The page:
With so many museums dotted around London, it can often be difficult to choose the best ones for you to visit during your stay in the city. After all, visiting all the museums in the city would take you weeks on end, and whilst all the great value London City Break Deals may have you tempted to stay for months, not very many of us could commit to dedicating all our holiday to museums. With a little more information about what’s on offer, you can make an informed decision about the museums you’ll find it most enjoyable to visit. And so with that we introduce to you the museum of London.


Unlike other Museums in the city, the museum of London has a focus on the history of the city itself, dating back to the prehistoric beginnings of the capital. Located very close to the Barbican area, guests at the Montcalm Suites London will find the museum a short walk away and part of the 60’s and 70’s built area around the Barbican, part of a striking redevelopment of Blitz damaged East London. With over six million objects, the Museum of London is one of the largest collections of urban history in the world, and is primarily focused on the social history of the city. With such a unique insight, the museum of London attracts over a million visitors every year.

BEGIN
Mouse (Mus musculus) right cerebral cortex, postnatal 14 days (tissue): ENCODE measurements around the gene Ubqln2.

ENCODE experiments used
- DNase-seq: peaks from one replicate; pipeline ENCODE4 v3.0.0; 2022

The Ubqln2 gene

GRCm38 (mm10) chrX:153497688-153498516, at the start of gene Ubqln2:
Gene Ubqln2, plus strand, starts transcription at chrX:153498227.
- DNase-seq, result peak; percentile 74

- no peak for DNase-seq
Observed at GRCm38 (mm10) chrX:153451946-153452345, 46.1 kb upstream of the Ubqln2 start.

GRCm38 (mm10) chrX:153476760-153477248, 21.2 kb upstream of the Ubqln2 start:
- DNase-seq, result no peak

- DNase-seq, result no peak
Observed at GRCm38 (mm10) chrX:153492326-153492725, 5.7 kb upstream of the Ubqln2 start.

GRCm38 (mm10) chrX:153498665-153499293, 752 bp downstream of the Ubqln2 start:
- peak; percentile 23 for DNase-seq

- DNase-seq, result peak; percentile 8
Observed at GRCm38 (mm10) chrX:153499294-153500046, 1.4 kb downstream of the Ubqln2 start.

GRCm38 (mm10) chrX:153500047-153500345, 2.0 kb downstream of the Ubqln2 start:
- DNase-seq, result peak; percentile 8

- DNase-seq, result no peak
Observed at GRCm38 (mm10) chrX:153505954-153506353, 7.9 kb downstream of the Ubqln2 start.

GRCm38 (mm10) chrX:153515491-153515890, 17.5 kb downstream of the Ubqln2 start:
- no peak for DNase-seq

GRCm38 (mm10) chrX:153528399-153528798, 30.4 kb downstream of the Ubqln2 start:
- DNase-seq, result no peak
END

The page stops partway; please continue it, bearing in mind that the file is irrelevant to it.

City Now City Future

With a focus on the social, it’s no surprise that the Museum of London has commissioned these installations and art pieces by artists such as Niall McDiarmid, creating a collaborative and collective portrait of the city. Featuring over a hundred events and a large exhibition of work, the City Now City Future exhibition includes Niall McDiarmid’s street portraits, showing every day Londoner’s in all their glory. Blast Theory, a group of artists exploring the world of interactive art have teamed up with artist Lady Lucy with an opportunity to contribute towards the works on display.


Junk is an exhibit at the Museum of London which focuses on our intrinsic need to recycle and how this has been a past time for Londoners for centuries now. The exhibit focuses on how over the centuries items have been repaired, altered, or broken down for reuse or recycling. The exhibit holds many such examples of this from throughout the past centuries and also has a focus on sustainability and recycling, very current issues in a city so polluted.

Victorian Art and Charity

The Victorian art and charity exhibit uses William Macduff’s 1862 painting Shaftesbury as a jumping off point for ponderings on the way that Victorian Londoners depicted the idea of charity. Macduff’s painting shows two boys staring into a print shop window and contributed towards philanthropist Lord Shaftesbury’s campaigning for charitable reform. The exhibit as a whole explores such campaigns and the views towards charity that Victorians had as well as the art that concerned these efforts.#